One way to avoid this is to wear footgear with ankle-high tops. If your holster slides down, it will at least hopefully stop when it hits the top of your shoe. When you combine proper footwear with one of the above-the-calf support straps available with many of the ankle units, your firearm will likely remain discreetly stowed.
Another very effective way to mask anything you are carrying on your lower leg involves a simple trip to your tailor when you buy a new pair of pants. Buy them a little long, and then wear them around with your usual footwear. Do so until you have walked on the bottom of the pant legs long enough to make it clear where they are worn, and then go to the tailor and have the pants hemmed just barely above that point.
It’s easy, effective and you won’t have to worry about whether you have “no break” or a “slight break” in your slacks. The wear point will develop as you wear your pants naturally around your waist or hips — no guessing.
I have a friend who had her tailor sew a name-brand holster into the top of one of her cowboy boots. She also frequently carries another gun in a belly-band holster and, to facilitate easy access, she had her tailor sew small pieces of Velco behind the top few buttons of her shirts. The Velcro tabs are what actually hold her shirts closed; the buttons are merely cosmetic. A quick push with her hand is all she needs to do to reach her hidden firearm.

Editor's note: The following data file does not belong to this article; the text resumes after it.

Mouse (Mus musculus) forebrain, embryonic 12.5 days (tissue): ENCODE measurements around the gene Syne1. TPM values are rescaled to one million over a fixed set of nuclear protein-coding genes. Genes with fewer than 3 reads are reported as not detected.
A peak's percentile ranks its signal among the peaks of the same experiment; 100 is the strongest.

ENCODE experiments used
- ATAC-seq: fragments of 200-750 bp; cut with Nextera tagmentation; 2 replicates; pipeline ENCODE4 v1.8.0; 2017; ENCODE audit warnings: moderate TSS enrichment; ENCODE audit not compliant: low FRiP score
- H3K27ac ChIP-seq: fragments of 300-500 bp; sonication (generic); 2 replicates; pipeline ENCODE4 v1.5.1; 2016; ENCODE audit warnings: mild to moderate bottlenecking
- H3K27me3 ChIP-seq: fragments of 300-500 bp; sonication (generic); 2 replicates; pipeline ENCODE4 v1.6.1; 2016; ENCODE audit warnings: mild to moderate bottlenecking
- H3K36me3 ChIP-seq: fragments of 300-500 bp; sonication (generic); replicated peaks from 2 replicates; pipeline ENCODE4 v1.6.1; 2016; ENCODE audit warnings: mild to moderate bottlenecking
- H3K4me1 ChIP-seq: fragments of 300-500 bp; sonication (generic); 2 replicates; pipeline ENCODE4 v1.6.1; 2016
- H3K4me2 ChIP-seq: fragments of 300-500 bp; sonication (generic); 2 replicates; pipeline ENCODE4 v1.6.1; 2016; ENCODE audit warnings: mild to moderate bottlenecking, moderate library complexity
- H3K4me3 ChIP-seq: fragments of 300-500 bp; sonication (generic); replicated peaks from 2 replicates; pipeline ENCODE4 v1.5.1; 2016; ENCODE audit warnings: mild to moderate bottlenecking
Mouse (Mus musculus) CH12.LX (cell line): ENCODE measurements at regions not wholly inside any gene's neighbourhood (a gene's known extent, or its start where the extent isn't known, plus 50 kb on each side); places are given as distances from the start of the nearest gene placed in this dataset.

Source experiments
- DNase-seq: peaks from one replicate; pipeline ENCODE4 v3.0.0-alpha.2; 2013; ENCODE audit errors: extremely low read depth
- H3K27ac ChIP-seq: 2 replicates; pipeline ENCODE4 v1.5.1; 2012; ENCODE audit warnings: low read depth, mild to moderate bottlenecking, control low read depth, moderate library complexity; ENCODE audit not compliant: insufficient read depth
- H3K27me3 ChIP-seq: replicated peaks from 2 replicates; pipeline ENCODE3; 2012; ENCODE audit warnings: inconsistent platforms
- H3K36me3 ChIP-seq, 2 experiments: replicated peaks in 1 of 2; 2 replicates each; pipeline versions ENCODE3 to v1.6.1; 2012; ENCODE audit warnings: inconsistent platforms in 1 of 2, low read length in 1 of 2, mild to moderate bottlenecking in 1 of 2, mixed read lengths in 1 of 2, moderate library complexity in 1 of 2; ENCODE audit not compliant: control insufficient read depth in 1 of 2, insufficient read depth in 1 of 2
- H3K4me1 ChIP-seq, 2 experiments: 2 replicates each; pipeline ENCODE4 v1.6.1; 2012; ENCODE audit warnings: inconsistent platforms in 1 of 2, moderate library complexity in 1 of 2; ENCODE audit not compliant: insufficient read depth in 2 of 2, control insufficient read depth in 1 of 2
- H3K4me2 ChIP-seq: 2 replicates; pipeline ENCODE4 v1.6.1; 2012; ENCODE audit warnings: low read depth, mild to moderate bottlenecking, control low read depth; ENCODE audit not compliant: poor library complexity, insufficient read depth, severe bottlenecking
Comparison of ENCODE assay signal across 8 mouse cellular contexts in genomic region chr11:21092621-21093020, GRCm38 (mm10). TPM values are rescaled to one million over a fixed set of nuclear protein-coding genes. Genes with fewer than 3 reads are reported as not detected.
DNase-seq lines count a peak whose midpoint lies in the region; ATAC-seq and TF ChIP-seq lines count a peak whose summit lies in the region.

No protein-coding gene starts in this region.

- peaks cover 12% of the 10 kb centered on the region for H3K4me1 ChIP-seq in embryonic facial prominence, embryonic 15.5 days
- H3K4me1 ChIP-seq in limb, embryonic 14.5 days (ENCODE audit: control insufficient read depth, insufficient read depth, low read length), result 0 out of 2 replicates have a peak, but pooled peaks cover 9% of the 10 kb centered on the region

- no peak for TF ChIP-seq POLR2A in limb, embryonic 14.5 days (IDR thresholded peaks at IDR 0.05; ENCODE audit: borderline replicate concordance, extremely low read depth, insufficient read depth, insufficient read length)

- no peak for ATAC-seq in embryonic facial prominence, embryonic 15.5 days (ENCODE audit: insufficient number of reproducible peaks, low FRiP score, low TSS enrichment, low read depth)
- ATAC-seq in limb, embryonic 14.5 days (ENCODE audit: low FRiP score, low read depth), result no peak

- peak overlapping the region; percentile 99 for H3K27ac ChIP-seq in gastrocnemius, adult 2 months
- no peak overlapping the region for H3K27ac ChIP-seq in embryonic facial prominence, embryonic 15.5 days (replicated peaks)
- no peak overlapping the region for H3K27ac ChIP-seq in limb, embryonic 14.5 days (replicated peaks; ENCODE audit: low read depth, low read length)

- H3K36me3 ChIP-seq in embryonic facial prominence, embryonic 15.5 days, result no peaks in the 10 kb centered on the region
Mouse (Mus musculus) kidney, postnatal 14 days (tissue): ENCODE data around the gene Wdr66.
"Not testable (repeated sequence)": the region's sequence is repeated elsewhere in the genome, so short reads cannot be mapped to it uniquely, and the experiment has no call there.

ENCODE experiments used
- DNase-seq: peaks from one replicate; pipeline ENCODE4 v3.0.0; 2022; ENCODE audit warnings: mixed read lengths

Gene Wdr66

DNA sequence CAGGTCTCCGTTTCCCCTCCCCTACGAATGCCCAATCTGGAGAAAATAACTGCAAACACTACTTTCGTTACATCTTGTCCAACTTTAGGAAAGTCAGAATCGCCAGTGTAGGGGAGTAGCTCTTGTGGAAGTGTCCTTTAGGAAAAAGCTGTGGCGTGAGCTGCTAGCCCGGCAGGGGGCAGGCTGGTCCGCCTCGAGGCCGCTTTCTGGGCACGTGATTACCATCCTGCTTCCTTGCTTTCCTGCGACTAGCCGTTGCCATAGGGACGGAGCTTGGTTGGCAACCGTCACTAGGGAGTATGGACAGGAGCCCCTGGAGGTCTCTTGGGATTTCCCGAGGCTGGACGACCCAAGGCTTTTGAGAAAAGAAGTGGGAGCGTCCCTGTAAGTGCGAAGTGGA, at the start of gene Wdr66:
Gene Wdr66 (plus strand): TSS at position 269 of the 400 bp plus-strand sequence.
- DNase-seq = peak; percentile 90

Pants pockets, even on jeans, are usually made of flimsy material and are relatively shallow. On some women’s pants, I wonder why they even bother with pockets. Have your tailor fix this. He or she can cut off the old pockets halfway down and build you new pockets with sturdy cloth and more depth. It is easy for your tailor to sew pouches into your new pockets for magazines, knives, credit cards and even pocket holsters. With proper planning and execution, you won’t get everything piled up at the bottom and end up looking as if you’re carrying three weeks’ worth of laundry change.
These kinds of modifications can make a huge difference in making your carry of arms, ammunition and accessories smooth, simple and — dare I say it? — comfortable.
Suit and Coat Solutions
Do you wear a suit? Many “suits” — and I am not infrequently one of them — carry a subcompact pistol in the left breast pocket of their suit jacket. They are easily spotted because the gun causes their jacket to sag on that side and, although they are walking straight, their jacket has a noticeable and hard list to port. They often will not carry extra ammunition.